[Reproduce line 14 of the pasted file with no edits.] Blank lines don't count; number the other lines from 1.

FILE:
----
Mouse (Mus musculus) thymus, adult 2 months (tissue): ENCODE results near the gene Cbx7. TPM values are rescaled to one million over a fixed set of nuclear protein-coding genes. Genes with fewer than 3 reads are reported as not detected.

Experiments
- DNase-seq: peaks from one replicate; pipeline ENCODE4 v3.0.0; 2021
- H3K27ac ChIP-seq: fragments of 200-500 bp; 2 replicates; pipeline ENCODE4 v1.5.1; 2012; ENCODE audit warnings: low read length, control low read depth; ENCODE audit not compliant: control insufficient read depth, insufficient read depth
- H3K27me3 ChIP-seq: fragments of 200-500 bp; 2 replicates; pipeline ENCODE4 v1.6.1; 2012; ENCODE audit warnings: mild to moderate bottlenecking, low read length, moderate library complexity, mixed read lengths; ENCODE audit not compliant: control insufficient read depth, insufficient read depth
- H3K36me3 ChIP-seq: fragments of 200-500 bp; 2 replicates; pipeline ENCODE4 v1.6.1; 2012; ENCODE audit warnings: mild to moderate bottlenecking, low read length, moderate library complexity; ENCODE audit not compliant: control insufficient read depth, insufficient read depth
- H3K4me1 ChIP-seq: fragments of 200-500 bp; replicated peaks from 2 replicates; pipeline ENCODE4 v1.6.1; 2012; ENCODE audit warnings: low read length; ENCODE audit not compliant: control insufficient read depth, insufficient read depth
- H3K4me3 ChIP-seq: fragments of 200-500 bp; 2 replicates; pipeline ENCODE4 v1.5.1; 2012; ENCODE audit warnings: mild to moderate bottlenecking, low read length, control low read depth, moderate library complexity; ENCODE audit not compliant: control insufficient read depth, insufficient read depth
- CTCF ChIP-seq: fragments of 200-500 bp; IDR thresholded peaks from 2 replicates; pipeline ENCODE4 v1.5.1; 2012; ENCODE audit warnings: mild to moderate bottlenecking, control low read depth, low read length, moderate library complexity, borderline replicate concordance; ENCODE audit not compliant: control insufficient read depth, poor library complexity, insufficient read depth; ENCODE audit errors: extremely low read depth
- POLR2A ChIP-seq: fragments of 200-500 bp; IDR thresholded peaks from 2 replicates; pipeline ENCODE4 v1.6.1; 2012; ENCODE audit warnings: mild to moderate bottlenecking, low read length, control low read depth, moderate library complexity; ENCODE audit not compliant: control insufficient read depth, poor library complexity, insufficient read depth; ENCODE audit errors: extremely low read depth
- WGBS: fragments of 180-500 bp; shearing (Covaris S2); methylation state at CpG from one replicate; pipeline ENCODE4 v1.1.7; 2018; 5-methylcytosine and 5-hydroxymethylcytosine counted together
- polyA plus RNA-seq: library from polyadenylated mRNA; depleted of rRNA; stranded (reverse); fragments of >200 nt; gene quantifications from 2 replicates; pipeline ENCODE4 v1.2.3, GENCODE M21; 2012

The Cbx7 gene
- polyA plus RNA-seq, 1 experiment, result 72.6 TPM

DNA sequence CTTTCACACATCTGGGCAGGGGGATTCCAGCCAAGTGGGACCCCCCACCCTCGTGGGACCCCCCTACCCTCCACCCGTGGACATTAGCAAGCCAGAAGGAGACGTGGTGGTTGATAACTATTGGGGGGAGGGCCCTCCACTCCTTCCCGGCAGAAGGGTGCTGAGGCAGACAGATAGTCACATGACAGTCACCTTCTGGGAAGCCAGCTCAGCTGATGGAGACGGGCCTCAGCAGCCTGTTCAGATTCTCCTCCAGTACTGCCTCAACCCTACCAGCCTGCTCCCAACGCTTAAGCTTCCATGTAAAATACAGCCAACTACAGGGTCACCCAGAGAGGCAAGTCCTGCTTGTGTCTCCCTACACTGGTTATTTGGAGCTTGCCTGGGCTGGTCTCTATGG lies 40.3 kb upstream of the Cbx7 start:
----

- polyA plus RNA-seq, 1 experiment, result 72.6 TPM